Nursing Homes and Facilities for People with Intellectual Disabilities Face Steep Funding Cuts as Public Health Emergency Expires
Advocates call on lawmakers to increase funding and prevent mass closures
OKLAHOMA CITY – The COVID-19 Public Health Emergency (PHE) will end tomorrow, May 11, leaving Oklahoma nursing homes and facilities that care for the intellectually disabled facing a steep funding cliff unless lawmakers are able to provide additional financial aid. The ongoing PHE allows nursing homes to tap federal supplemental funds of approximately $36 a day per Medicaid resident, helping facilities deal with the skyrocketing costs of equipment and labor during the pandemic. Those funds will be paid out by the Oklahoma Health Care Authority (OHCA) through June 30, 2023, but will be unavailable after that. Unfortunately, financial analysis shows that the supplemental payments still fell short of the cost of care.
Beginning July 1, the OHCA projects that the cost of treating a typical Medicaid resident in a skilled nursing facility will be $246 a day. Without the federal PHE funding, however, skilled nursing facilities will now receive only $189 per resident per day, a $57 gap. Similarly, facilities for people with intellectual disabilities will be paid less than their reported costs.
Care Providers Oklahoma President and CEO Steven Buck says the current funding situation is untenable and is asking lawmakers to include funding to save nursing homes in the budget they are currently crafting.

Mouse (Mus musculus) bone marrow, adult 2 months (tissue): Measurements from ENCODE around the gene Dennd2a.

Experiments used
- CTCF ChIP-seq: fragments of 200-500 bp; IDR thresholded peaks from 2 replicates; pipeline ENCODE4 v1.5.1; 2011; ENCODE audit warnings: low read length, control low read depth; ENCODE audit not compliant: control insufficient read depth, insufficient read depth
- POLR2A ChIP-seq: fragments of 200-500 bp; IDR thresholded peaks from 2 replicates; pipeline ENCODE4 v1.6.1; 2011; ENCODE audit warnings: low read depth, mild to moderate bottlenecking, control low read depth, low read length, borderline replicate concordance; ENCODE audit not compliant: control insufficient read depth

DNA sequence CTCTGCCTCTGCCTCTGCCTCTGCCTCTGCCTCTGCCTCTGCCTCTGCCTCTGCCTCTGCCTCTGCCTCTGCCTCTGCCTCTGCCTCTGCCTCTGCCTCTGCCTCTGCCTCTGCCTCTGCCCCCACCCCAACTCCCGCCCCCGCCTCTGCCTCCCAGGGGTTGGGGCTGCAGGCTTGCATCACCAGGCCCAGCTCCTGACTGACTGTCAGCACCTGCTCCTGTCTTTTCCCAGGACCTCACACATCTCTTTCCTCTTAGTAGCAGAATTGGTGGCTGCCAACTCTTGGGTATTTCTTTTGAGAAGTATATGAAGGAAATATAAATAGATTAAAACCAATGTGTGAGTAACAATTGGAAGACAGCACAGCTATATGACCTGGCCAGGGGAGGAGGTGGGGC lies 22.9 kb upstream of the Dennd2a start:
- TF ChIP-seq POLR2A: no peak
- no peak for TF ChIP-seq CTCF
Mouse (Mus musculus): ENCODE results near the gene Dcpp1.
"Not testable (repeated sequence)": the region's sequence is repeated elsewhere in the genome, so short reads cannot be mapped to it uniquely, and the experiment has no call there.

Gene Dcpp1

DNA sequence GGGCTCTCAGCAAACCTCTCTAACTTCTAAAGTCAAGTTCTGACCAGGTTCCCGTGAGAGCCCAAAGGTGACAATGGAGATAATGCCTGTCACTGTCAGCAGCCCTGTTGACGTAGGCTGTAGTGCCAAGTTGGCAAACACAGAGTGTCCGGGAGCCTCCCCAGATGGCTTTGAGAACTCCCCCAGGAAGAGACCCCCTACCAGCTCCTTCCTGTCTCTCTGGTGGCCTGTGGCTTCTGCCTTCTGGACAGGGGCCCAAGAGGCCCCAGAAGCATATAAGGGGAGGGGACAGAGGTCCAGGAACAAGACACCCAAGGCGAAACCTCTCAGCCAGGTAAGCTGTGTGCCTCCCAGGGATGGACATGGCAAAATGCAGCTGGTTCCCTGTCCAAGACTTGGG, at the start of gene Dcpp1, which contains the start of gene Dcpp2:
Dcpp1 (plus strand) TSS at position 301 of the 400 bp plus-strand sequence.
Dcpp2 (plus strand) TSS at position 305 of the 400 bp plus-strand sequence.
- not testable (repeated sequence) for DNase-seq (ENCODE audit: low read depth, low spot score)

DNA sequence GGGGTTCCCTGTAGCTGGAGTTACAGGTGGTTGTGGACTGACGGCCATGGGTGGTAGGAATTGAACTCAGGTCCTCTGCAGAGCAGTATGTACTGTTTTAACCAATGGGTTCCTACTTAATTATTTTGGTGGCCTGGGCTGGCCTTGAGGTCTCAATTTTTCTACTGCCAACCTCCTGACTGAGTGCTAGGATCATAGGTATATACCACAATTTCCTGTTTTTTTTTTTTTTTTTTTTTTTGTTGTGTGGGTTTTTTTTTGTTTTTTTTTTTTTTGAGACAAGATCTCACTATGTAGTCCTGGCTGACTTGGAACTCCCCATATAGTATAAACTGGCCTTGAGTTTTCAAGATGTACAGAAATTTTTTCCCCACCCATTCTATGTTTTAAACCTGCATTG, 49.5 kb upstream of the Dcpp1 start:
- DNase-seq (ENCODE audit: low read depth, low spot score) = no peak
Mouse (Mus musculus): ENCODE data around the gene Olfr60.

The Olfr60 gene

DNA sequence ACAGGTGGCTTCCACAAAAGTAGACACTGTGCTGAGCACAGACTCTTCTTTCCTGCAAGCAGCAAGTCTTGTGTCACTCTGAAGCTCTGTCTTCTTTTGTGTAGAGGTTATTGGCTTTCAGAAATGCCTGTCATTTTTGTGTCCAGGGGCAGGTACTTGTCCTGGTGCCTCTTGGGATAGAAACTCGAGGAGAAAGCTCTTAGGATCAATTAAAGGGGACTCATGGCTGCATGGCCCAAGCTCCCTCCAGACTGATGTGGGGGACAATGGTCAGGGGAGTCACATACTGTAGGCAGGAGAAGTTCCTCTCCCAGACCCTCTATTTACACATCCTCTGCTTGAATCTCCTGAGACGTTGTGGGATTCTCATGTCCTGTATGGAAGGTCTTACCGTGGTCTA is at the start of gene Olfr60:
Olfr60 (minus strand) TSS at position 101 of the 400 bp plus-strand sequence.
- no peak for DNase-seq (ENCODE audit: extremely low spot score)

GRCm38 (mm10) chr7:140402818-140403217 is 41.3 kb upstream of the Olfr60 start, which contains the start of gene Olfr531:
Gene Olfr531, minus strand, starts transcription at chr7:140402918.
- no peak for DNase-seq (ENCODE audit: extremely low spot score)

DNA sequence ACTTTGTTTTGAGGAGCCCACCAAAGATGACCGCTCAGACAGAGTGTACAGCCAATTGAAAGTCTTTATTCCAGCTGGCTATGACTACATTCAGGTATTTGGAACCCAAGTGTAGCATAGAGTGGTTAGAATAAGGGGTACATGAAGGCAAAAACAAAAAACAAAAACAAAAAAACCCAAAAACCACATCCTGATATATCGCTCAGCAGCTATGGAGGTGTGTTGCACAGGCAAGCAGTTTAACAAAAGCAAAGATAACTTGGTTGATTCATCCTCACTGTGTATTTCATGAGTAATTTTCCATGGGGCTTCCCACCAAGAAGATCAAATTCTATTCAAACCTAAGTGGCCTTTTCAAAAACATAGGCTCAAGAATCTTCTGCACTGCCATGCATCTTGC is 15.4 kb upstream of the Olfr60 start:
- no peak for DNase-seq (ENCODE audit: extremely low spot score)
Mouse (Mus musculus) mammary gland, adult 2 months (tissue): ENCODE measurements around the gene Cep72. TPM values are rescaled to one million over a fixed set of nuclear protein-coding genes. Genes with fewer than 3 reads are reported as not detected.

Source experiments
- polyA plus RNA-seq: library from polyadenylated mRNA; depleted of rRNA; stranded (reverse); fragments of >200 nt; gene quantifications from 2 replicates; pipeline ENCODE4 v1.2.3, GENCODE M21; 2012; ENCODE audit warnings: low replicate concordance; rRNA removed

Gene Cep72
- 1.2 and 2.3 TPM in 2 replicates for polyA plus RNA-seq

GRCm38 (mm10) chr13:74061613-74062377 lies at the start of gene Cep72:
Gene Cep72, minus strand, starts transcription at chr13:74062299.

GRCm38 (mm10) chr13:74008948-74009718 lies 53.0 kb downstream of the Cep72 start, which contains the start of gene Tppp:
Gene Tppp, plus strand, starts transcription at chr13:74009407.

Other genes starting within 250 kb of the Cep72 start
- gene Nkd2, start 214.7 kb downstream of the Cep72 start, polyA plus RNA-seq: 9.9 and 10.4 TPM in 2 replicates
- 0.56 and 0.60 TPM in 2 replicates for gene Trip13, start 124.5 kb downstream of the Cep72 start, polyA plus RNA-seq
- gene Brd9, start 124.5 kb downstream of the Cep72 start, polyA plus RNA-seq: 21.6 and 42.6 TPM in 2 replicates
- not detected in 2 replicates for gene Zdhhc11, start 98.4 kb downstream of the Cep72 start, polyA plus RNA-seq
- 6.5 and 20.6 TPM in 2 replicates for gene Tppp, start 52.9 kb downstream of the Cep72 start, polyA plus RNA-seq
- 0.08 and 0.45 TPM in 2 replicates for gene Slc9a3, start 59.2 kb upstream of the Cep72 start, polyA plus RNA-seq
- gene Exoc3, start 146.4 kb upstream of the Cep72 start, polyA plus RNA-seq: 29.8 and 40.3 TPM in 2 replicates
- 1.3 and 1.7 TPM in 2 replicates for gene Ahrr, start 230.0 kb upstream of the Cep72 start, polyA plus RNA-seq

“The cost of labor in the skilled nursing profession has risen astronomically in the last two years,” said Buck. “We’ve already seen facilities unable to keep up with skyrocketing costs that have been forced to close. Now, on top of all those challenges, we are about to experience what amounts to a practical funding cut of almost 20 percent beginning July 1. That is just not something our facilities can sustain. We have got to get funding levels up to the point where they are at least covering the cost of care. If we cannot, there will be mass closures.”
Buck said nursing home closures are traumatic for communities, families and vulnerable Oklahomans.
“Every time one of these facilities closes, especially in a rural area, you are losing one of the biggest employers in town. Second, you are forcing a family to find another option for a vulnerable loved one, and perhaps moving Grandma or Grandpa to a facility that isn’t ideal or is much farther away. Lastly, you are telling a resident that they can no longer live in their home. We don’t want to experience this kind of trauma across the state. Oklahomans are counting on their lawmakers to come through for them by passing a budget that adequately funds care for nursing home residents and Oklahomans with intellectual disabilities.”